Theme Of Marriage In Dorothy West's The Wedding

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Marriage, ideally, is love. Shakespeare ended all his comedies with happy weddings, yet Dorothy West does neither in The Wedding. For a novel titled The Wedding, there is a decided absence of an actual wedding ceremony, although that does not mean the novel is devoid of marriage. Nearly every of-age character in the novel is wedded, yet as the generations go by, the circumstances of marriage begin to drift farther away from its traditional association with love. The union of Isaac and the schoolteacher embody how love and marriage are not mutually inclusive in The Wedding. Isaac and the schoolteacher marry out of convenience and treat their relationship as a self-serving social construct that has no true function outside of the label “husband …show more content…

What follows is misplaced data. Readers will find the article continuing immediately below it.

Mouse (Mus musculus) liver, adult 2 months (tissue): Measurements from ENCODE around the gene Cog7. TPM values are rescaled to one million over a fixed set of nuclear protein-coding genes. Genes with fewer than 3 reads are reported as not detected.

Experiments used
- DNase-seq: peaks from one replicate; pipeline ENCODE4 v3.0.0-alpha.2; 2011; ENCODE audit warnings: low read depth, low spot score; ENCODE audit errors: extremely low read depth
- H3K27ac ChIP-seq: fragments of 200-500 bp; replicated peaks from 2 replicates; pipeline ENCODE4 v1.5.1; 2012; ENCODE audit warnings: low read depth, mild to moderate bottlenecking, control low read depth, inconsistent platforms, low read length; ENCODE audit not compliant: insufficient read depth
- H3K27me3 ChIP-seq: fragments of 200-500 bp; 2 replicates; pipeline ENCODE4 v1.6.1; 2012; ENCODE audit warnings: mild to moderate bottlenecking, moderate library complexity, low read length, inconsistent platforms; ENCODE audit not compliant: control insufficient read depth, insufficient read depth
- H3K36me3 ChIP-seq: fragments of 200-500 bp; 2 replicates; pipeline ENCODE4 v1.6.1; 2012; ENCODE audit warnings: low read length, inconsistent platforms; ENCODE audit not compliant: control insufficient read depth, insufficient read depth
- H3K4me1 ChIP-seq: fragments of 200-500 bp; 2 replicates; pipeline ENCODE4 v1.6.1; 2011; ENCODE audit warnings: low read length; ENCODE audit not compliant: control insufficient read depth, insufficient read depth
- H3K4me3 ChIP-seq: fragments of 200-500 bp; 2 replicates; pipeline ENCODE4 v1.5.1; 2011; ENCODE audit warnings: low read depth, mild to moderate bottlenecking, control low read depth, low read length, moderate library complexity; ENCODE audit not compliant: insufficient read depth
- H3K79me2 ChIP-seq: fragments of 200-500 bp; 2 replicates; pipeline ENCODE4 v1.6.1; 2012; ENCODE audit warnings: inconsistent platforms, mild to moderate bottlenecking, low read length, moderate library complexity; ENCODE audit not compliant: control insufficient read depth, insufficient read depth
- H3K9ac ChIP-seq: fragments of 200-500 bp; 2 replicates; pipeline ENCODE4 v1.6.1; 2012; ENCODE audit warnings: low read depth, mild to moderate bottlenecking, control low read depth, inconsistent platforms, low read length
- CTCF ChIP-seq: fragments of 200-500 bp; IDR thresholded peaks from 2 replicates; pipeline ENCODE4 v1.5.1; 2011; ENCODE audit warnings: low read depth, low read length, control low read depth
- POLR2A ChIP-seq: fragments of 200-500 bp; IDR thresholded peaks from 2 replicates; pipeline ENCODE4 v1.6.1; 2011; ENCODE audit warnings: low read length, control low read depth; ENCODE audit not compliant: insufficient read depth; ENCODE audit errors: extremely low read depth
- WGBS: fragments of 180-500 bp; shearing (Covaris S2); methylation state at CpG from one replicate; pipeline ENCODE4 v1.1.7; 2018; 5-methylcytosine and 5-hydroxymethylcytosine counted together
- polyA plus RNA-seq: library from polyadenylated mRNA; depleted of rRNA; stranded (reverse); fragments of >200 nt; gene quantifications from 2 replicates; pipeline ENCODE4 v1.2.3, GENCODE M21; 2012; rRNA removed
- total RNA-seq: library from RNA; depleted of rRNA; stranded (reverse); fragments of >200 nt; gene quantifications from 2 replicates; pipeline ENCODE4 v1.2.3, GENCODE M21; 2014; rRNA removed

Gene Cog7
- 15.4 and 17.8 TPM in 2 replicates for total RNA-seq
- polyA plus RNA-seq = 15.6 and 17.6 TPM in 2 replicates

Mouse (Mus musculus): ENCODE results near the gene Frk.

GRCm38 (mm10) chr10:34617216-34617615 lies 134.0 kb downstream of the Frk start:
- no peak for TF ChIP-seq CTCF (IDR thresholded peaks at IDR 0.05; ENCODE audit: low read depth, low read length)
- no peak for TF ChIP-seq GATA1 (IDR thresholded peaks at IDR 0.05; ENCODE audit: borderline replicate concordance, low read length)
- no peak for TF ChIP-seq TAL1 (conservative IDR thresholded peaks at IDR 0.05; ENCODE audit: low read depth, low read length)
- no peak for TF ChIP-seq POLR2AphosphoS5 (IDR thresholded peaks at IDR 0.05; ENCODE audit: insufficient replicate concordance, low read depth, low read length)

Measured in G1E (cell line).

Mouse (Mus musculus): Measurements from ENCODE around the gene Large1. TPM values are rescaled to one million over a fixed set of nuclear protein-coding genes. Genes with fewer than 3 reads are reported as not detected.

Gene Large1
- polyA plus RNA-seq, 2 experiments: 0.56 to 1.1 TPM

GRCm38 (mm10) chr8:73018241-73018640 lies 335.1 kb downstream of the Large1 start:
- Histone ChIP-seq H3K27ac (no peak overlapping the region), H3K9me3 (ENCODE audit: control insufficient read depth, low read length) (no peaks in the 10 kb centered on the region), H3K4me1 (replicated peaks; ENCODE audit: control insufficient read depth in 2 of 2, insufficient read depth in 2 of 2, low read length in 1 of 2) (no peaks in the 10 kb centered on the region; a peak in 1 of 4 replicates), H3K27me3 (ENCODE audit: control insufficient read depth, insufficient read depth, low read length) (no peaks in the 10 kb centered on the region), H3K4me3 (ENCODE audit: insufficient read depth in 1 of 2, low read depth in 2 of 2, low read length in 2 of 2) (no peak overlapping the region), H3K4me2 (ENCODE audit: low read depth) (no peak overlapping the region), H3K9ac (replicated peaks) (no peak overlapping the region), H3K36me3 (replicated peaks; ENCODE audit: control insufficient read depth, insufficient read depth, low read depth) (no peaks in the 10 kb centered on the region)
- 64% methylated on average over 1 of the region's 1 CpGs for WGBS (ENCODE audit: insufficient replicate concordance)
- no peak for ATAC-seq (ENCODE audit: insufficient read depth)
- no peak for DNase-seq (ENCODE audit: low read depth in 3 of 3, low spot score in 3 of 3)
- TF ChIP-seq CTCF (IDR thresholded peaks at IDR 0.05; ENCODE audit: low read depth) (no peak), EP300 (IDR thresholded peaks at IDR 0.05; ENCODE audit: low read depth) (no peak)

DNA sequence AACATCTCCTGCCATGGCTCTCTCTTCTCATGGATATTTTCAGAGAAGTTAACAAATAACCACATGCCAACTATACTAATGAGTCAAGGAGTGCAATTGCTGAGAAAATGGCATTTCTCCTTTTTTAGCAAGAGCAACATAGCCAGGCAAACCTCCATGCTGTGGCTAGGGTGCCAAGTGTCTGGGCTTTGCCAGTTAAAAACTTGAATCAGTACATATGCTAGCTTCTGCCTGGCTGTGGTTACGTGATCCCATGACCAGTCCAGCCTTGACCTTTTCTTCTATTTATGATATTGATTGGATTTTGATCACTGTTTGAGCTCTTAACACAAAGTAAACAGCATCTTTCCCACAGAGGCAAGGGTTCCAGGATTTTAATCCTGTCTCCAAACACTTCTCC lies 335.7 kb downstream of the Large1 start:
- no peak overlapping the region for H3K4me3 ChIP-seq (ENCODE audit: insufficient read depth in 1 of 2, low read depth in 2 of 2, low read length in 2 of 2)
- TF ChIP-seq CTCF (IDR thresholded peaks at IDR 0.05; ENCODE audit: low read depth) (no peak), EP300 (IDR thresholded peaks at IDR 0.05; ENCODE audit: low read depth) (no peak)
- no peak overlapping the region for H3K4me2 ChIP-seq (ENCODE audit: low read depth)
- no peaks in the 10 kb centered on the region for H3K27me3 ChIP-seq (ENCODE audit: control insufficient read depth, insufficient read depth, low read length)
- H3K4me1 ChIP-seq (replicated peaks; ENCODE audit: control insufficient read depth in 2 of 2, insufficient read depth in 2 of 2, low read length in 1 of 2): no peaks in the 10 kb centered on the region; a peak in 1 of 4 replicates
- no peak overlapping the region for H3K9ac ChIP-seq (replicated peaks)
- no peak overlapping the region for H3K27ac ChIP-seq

“When she could no longer deny that their relationship was hollow as a reed, she still preferred a public appearance on the arm of a doctor to a private, secret place where love could lie beside her,” allowing the external glamor to overshadow and compensate for the internal hollowness of their marriage (154). The schoolteacher even concedes that outward social appearance is a priority over true love. Part of her yearns a husband that is more than just a husband in name, but another part of her is simply looking out for her reputation and pride. On the arm of her husband, the schoolteacher “did not look rejected, [so] she supposed she did not feel rejected” (154). She displaces the lack of love and affection with the benefits of the title, wealth, and prestige that come with being Mrs. Dr. Coles. Her marriage gives her a presence in the society pages and prominence among the rich elite. Moreover, the schoolteacher’s elevated social position is accompanied by lavish parties and opulent galas that funnel into philanthropic efforts meant to distract her from her place as “a fifth wheel” in her own household (155). “Organizing a charity ball gave her a feeling of purpose, an expectation that the end would justify the effort,” feelings meant to offset the general emptiness of her home life (160). From humble schoolteacher to blossoming socialite, she manipulates her loveless marriage to serve her own

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